Close monitoring of employees where sensitive medical, security or financial transactions are being carried out. Some tools record actions, capture keystrokes and video of screen shots for this situation. I’d stress you need to treat this with caution and use it as an exception for a small number of people in highly sensitive or risky situations and as a protection to all parties to ensure no-one is suspected of fraud or misuse of data.
The main thing is that if you’re going to use one of these tools, you need to be open and honest that you’re using it, be clear what you’re going to use it for and what you’re not. Be as open as possible to employee scrutiny of how you’re using the tool and the data it produces.
Workpuls is one of our favourite monitoring tools.
It’s keenly priced, provides time capture and simple task management, tracking of what web pages and packages are being used and the ability to measure the productivity of teams and individuals. It also allows keystrokes to be monitored in conjunction with taking periodic screenshots so that close monitoring can be carried out.
An excellent feature of Workpuls is that employees can monitor their own activities. This distinguishes it from many other packages in the market and reinforces the ‘be open’ message that we’ve talked about above.
The application also allows employees to suspend monitoring in periods where they want to do something else with their time, for example pick the kids up from school or go to a fitness class. This incorporates and sanctions the principle of flexible working in a very transparent and encouraging way. We really like this. You can also set it up to support monitoring for a hybrid model of remote working where employees split their time between home and office and measure the differences in productivity between the two. This can help you devise strategies for your approach to remote work and determine which groups it works most effectively for.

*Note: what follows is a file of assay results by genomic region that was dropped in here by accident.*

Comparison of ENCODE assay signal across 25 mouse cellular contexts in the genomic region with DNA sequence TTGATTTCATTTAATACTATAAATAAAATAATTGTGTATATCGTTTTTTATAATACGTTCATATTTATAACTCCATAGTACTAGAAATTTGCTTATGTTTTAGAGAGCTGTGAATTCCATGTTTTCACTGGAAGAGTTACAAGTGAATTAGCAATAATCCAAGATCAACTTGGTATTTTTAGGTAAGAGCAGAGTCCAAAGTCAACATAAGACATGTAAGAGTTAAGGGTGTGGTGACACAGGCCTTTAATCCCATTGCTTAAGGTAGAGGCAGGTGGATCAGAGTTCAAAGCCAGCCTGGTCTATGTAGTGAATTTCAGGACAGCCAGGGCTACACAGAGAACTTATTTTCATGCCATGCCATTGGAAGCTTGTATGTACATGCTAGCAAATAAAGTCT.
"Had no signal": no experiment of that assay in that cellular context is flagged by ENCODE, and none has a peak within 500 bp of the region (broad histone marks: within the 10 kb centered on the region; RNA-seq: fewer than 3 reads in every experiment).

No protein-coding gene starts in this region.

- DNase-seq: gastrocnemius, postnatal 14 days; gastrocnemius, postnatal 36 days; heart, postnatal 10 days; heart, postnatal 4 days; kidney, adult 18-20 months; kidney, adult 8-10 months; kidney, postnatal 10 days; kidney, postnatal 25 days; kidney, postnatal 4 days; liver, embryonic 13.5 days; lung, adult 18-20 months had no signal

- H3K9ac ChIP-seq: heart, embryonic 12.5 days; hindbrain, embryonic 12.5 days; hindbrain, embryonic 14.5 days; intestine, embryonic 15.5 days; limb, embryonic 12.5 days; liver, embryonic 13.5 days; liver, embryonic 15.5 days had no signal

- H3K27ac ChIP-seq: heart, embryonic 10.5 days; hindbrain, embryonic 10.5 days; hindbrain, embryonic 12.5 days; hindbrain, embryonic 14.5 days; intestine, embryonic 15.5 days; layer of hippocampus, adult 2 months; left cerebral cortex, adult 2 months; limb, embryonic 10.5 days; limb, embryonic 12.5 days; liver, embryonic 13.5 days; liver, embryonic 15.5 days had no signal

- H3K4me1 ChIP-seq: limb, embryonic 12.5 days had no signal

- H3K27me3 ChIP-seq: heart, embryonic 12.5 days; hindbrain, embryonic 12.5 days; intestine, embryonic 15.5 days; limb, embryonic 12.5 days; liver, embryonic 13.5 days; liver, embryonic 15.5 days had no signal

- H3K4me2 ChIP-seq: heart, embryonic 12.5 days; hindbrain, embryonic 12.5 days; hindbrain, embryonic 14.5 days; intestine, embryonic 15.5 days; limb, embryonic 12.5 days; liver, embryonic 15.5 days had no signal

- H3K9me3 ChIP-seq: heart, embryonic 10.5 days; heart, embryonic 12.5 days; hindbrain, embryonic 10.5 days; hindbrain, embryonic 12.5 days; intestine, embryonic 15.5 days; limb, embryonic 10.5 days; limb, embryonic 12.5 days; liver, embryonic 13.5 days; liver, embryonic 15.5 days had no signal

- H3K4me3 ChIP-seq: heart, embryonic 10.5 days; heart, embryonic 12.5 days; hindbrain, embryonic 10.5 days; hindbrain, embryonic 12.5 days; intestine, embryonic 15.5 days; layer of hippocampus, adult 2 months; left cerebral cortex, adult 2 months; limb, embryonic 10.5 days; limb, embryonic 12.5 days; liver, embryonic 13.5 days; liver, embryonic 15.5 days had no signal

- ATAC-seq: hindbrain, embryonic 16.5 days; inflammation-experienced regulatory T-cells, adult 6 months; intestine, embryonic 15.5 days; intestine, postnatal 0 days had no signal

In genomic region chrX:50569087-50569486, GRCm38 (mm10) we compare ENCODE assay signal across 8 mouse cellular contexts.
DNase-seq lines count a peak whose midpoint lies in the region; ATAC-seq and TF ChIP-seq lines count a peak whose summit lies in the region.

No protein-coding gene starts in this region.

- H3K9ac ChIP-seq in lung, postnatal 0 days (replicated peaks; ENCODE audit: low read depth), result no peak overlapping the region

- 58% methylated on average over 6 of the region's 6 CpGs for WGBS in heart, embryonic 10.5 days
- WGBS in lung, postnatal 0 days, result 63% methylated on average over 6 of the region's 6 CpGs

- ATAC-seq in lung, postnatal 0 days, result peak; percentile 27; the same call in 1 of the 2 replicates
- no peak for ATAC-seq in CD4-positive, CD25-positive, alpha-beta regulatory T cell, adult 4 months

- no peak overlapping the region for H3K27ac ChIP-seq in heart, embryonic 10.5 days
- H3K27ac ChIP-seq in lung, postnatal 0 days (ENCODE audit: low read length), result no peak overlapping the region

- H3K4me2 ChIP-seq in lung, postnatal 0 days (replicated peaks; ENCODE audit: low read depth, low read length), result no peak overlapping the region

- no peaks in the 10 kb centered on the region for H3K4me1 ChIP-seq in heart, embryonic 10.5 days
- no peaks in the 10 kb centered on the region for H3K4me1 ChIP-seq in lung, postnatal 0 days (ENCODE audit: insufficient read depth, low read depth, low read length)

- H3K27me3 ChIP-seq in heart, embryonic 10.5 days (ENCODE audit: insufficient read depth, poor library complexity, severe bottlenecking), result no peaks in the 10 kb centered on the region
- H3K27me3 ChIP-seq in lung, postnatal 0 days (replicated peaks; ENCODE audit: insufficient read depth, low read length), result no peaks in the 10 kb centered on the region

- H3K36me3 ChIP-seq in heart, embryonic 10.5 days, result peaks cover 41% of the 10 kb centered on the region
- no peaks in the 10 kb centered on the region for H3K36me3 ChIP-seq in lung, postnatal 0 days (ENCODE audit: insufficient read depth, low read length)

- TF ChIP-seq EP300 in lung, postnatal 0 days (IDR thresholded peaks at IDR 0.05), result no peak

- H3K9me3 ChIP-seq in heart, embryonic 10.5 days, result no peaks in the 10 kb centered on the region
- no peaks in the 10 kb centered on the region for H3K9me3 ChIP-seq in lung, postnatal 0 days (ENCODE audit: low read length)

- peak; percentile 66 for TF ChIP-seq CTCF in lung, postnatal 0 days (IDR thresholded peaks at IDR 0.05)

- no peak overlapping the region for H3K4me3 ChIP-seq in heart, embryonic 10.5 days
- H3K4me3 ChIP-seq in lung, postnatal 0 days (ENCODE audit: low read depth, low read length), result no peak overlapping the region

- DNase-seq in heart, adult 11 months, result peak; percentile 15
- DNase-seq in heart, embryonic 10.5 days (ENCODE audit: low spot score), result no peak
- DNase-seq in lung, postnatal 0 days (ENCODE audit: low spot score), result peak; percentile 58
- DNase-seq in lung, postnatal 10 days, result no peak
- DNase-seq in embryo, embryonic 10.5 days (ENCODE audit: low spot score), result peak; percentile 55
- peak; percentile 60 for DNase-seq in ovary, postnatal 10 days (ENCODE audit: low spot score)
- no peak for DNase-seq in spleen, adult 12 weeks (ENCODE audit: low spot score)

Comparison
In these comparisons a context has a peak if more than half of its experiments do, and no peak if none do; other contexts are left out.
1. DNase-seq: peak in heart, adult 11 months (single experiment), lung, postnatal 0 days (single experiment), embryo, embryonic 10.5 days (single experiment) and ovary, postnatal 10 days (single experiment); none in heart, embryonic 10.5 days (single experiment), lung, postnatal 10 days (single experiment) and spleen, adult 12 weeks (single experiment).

Workpuls has thought through the definition of unproductive time and has options to allow you to account for employees whose job involves productive activities away from their computer.
Reporting can be both real time, to see what employees are doing minute to minute and in batch over defined time periods or you can download the data for analysis by your preferred Business Intelligence tool if that’s what you want.
Prices start at $4.80 per employee per month for employee monitoring, $6.40 to include time sheets and task management and $12 including automated time tracking.
Workpuls has options for on-premise or cloud based solutions.
Within the limitations that we recommend above, we really like Workpuls particularly as it is tailored to support flexible working and allows an employee to look at their own data. However to stress the point again, these packages need to be used carefully if you don’t want to shatter the bond of trust between employee and employer.
Enjoyed our Workpuls review? If so you can sign up for a free trial of Workpuls here.
A rather too salesy and long winded video from Workpuls, but it does give you a feel for how it works: